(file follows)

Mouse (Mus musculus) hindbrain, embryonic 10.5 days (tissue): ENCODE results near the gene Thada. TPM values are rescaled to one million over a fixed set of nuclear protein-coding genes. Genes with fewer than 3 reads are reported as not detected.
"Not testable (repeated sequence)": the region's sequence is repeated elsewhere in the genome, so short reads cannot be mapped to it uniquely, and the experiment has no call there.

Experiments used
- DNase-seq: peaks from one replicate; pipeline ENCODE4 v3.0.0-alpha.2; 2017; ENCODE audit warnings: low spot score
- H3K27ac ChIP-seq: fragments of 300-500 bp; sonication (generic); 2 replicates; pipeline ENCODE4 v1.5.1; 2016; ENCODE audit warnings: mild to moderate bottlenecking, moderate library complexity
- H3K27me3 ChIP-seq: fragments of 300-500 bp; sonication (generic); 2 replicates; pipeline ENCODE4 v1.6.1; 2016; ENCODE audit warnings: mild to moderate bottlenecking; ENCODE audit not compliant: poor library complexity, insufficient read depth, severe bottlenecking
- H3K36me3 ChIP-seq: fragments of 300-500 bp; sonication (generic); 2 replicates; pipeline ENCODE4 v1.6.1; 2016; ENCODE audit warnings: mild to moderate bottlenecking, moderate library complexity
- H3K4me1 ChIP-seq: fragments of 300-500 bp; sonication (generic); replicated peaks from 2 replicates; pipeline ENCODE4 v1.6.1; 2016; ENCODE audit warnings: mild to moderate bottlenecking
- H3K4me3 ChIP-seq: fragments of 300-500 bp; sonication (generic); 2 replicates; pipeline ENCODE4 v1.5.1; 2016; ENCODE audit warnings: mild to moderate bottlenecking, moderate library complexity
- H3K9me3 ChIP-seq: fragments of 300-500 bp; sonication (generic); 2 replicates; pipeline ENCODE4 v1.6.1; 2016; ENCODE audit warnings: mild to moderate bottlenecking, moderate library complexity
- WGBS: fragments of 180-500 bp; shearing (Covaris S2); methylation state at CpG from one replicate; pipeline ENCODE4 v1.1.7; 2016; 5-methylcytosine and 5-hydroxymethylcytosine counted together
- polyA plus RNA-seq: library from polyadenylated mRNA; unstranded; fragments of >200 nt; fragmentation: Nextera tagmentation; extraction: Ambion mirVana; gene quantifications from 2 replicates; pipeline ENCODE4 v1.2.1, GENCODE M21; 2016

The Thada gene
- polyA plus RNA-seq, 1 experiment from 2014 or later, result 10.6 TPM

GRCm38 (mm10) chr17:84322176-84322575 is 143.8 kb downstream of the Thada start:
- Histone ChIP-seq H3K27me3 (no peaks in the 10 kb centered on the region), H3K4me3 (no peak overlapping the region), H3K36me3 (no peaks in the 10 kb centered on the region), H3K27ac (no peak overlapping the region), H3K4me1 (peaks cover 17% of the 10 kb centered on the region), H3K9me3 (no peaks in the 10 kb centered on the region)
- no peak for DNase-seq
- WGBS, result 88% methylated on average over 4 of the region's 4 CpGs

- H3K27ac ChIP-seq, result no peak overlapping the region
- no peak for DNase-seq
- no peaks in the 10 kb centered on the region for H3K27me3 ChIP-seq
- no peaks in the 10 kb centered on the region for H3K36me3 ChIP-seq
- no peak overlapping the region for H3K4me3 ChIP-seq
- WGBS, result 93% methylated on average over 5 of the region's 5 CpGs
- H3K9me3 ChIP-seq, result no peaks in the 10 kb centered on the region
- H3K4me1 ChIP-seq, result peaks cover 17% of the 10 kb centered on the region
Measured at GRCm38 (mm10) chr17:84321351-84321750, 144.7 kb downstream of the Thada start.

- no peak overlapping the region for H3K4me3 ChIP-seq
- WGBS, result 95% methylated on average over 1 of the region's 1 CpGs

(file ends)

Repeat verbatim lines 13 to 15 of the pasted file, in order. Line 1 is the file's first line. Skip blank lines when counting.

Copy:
The Thada gene
- polyA plus RNA-seq, 1 experiment from 2014 or later, result 10.6 TPM

GRCm38 (mm10) chr17:84322176-84322575 is 143.8 kb downstream of the Thada start: